updating mid-driver, effect on x-over? Need help


2015-11-03 12:24 am

I have a pair of old 3-way speakers I built a couple of years back. I used an off-the-shelf-crossover (nominally designed for 8ohm drivers), because I wasn't confident enough to build x-overs back then.

The quoted x-over points are 800 and 5000. That last number is especially high and is hard work for most midwoofers. It resulted in a slighty distorted, harsh sound in the upper midrange, but my amp was able to mostly equalize it out. Otherwise they sound fine and I used them happily.

Now i'll be moving these to a TV-room i'm building and they'll be the L+R in a 5.1 setup. I want to A: fix that upper midrange, and since i'm opening it up anyway B: replace the driver, ideally with the Peerless HDS-134 PPB I have in my center speaker, so the timbre matches a bit better.

As I cannot reach the x-over anymore I was thinking to add impedance to the driver using resistors, to force the x-over point down to, say, 3000/3500. Am I right in asuming this might work? Or do I have it the wrong way round? How do I calculate the value of the resistors, also taking into account the desired attenuation to match the woofer? Do I place them/it in line or parallel to the driver?

To further complicate the matter. When looking at the impedance graph for the Peerless HDS it (roughly) reads 11 ohms at 3000 and 16 ohms at 5000. Does this mean it will push the x-over point down anyways? Now, i'm thinking I should use a zobel to provide a more predictable load to the x-over AND add resistors to increase that load, to lower that x-over from 5000 to 3000. How would such a setup be wired-up?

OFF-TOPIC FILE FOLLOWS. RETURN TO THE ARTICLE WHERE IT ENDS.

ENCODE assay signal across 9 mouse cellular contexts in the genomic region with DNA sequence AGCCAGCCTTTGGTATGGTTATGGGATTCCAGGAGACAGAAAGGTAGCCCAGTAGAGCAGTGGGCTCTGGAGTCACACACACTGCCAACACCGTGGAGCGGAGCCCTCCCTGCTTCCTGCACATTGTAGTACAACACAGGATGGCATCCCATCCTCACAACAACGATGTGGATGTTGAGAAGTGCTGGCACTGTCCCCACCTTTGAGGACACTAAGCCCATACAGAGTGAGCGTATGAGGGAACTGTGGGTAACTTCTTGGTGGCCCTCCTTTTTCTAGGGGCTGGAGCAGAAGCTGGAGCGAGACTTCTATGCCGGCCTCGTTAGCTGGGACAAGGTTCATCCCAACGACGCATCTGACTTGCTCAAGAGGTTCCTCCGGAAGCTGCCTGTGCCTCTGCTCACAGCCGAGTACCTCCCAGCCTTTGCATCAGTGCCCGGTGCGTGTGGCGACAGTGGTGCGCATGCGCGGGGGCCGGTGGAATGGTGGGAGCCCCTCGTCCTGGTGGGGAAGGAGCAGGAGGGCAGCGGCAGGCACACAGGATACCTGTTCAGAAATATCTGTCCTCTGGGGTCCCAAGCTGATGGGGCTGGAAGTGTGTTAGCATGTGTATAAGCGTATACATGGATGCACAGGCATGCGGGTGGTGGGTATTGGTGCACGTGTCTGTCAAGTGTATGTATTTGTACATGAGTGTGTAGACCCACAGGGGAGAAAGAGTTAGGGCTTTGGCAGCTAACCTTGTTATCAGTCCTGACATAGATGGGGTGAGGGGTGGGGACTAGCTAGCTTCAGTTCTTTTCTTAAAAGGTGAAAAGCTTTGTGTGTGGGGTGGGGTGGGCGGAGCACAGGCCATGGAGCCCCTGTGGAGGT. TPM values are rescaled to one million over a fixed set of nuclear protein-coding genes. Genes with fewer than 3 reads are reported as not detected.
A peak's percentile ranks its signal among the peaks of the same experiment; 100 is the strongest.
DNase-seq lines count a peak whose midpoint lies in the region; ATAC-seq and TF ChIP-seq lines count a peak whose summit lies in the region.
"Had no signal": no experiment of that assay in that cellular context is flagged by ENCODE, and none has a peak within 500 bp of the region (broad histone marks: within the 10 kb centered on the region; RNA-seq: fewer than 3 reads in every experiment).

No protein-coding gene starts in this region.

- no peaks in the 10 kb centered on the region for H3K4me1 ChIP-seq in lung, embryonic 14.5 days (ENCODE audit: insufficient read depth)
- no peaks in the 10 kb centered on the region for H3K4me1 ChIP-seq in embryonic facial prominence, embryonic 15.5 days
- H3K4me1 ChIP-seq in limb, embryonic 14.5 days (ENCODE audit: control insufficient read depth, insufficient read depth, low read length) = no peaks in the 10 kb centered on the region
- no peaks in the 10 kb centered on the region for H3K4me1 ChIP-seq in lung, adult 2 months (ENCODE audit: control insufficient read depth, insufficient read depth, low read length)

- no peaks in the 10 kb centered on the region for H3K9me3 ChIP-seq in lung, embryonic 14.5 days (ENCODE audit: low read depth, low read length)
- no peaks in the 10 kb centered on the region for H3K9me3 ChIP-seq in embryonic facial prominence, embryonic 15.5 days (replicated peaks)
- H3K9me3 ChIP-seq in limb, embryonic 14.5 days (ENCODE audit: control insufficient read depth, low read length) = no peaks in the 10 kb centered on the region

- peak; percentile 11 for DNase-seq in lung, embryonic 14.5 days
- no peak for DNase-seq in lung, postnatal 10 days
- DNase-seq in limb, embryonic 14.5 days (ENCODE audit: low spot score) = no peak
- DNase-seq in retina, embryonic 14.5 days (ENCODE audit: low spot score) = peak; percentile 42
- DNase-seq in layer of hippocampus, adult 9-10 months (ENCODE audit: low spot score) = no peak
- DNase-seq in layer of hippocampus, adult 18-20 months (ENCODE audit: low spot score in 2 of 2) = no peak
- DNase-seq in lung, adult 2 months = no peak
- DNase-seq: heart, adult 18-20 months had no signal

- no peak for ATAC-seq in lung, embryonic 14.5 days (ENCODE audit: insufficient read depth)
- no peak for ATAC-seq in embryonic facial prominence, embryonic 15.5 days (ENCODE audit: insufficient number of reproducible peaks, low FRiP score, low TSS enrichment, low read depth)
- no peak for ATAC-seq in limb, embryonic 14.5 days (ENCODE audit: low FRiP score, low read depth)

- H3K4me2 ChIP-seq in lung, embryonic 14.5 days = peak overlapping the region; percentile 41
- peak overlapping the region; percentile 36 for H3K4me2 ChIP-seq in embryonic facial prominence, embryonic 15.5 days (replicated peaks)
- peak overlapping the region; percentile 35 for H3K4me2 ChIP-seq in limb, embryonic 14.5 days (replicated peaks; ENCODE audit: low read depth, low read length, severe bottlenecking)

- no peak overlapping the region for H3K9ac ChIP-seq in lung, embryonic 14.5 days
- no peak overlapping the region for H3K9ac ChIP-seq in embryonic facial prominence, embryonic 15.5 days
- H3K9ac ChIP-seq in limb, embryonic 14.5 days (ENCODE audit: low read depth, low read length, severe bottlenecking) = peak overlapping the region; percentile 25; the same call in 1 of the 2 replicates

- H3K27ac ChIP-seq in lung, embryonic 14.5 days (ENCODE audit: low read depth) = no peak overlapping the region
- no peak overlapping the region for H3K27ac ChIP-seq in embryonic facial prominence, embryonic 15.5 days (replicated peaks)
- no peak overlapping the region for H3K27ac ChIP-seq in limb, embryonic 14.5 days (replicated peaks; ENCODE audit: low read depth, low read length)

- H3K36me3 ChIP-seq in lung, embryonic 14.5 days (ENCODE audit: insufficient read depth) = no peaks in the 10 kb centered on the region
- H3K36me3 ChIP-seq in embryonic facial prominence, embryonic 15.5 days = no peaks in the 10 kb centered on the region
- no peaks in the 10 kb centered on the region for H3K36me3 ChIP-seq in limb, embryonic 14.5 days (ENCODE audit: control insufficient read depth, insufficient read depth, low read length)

This is getting a bit too complicated for me. Any suggestions are greatly appreciated.


Paid Member
2008-10-18 11:31 am
If you have an 8 ohm mid and put a resistor across it, say 8 or more ohms, you might be able to cut some of the higher frequencies. Taking it from 5kHz to 3kHz might be possible. Using this resistor is going to have a side effect similar to using zobel correction to the upper region of the band.

You won't be able to get too specific using just this method. It would be possible to add a limited range of extras to the crossover as it stands. Eg a higher order of filter, or notch filtering for a peak, impedance compensation or attenuation for a new more sensitive unit could be added after the existing crossover. An increase in the inductance for the primary filter could be put in before the mid crossover.

If you need more control you could bypass it altogether.